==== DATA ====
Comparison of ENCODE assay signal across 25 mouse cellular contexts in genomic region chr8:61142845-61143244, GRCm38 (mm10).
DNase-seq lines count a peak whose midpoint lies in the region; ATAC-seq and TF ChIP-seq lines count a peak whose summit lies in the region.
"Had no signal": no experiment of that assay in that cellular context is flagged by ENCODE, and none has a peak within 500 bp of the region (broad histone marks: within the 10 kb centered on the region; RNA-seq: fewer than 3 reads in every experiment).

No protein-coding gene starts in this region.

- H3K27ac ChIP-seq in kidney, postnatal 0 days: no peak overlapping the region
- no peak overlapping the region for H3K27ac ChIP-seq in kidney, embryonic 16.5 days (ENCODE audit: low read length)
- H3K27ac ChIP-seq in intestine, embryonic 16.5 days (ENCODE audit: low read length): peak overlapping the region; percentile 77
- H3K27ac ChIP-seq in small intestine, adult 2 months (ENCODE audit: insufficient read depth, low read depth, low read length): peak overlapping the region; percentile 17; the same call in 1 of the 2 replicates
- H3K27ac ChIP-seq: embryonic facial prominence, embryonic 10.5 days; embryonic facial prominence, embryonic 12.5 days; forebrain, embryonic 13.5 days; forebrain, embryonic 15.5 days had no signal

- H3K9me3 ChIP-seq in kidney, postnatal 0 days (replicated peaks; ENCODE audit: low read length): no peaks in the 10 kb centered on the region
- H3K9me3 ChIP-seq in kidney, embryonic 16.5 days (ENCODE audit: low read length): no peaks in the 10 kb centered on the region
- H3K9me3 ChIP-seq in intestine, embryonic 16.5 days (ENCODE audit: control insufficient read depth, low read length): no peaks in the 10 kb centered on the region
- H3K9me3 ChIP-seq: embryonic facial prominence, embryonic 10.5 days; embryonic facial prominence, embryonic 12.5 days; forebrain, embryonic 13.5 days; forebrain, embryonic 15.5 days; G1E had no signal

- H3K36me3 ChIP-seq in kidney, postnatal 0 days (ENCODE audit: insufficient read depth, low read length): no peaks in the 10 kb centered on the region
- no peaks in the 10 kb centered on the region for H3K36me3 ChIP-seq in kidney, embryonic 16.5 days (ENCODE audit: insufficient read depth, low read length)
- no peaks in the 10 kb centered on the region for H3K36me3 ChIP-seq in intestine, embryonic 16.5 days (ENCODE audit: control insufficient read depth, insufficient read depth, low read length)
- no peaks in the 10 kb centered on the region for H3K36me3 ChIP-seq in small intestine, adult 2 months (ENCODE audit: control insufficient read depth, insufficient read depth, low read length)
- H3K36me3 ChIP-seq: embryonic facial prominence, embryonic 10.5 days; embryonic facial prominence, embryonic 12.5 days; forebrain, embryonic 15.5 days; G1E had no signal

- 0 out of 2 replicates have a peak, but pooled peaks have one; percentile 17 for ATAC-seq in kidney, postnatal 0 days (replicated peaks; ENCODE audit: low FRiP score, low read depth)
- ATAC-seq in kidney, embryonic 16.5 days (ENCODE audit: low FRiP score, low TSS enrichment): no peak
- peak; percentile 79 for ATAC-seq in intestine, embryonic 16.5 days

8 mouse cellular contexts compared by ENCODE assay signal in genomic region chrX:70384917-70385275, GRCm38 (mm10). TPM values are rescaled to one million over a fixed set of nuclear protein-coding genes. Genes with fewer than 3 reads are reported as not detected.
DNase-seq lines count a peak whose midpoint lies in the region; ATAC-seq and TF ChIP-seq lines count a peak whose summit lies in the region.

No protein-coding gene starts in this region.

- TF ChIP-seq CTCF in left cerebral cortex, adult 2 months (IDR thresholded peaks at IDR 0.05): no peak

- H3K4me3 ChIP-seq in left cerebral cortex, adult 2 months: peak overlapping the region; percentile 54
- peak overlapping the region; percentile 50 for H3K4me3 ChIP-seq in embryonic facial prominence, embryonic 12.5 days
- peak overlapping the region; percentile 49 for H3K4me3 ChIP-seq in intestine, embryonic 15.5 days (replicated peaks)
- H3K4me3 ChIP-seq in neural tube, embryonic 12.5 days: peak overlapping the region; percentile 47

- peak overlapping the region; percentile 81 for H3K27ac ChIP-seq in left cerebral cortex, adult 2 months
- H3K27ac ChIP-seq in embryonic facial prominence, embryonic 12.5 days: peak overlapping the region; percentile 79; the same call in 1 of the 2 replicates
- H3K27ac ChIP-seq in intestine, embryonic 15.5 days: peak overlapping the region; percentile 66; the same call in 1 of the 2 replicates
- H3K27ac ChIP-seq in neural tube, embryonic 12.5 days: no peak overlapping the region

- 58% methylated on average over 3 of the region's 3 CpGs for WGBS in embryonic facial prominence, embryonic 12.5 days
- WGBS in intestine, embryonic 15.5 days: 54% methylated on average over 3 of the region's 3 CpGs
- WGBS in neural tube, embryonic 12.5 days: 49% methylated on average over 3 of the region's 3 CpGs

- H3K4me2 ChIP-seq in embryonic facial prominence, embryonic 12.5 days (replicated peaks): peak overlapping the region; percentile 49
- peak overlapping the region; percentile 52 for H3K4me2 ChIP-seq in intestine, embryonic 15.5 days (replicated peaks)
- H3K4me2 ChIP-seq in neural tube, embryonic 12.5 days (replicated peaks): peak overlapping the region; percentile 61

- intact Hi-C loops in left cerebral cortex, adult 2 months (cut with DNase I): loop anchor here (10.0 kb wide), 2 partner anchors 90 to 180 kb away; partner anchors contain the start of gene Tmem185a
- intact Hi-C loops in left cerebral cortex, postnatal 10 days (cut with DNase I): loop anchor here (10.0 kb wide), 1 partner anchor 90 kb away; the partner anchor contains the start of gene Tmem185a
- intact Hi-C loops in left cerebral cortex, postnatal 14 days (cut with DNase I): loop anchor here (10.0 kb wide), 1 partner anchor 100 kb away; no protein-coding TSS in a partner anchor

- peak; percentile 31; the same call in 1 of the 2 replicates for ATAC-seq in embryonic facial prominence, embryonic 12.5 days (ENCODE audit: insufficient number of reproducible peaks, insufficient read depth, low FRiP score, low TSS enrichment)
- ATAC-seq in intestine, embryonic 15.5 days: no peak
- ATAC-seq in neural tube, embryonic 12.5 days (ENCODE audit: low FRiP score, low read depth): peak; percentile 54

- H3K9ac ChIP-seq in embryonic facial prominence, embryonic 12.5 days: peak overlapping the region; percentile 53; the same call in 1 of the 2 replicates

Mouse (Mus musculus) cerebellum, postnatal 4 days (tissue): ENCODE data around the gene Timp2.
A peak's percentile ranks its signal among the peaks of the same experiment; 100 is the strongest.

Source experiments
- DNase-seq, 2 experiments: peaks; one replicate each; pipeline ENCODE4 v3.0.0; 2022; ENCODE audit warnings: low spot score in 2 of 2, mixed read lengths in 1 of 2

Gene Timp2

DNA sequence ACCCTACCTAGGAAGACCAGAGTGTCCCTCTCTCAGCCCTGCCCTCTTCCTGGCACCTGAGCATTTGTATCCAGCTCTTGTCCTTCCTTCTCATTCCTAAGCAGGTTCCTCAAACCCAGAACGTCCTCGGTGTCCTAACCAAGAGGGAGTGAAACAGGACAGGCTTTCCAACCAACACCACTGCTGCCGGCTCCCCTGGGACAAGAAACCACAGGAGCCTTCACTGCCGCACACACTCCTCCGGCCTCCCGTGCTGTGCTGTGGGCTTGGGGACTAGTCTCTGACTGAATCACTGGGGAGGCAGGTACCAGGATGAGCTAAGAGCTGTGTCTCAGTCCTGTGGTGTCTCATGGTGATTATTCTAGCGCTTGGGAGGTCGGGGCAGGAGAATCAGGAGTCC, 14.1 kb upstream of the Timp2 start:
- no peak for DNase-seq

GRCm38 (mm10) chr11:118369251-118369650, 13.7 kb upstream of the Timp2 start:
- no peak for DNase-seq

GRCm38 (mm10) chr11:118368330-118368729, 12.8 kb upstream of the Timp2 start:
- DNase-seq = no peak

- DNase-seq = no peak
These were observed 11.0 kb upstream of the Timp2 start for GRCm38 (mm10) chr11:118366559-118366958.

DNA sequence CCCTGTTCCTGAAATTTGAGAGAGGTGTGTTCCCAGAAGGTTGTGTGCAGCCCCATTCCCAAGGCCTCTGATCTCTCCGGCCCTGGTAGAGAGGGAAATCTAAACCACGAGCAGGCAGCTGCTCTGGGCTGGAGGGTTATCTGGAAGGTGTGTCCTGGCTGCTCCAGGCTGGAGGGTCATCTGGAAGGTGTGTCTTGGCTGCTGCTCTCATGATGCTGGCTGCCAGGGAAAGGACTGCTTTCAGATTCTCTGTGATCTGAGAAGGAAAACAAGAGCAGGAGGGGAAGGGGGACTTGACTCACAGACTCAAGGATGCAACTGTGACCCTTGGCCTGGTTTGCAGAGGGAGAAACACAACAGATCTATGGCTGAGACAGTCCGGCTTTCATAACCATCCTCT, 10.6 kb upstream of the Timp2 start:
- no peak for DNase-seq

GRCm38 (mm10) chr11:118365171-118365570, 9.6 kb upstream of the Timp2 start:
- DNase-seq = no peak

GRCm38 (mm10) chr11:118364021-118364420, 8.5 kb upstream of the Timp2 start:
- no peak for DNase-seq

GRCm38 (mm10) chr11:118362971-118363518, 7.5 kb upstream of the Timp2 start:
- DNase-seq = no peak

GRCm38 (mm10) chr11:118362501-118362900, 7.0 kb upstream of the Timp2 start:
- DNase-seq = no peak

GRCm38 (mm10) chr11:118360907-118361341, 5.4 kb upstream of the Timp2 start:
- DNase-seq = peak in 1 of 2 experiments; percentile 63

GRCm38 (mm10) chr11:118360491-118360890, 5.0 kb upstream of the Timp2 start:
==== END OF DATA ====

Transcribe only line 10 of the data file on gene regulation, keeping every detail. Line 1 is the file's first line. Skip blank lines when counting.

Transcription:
- H3K9me3 ChIP-seq in kidney, postnatal 0 days (replicated peaks; ENCODE audit: low read length): no peaks in the 10 kb centered on the region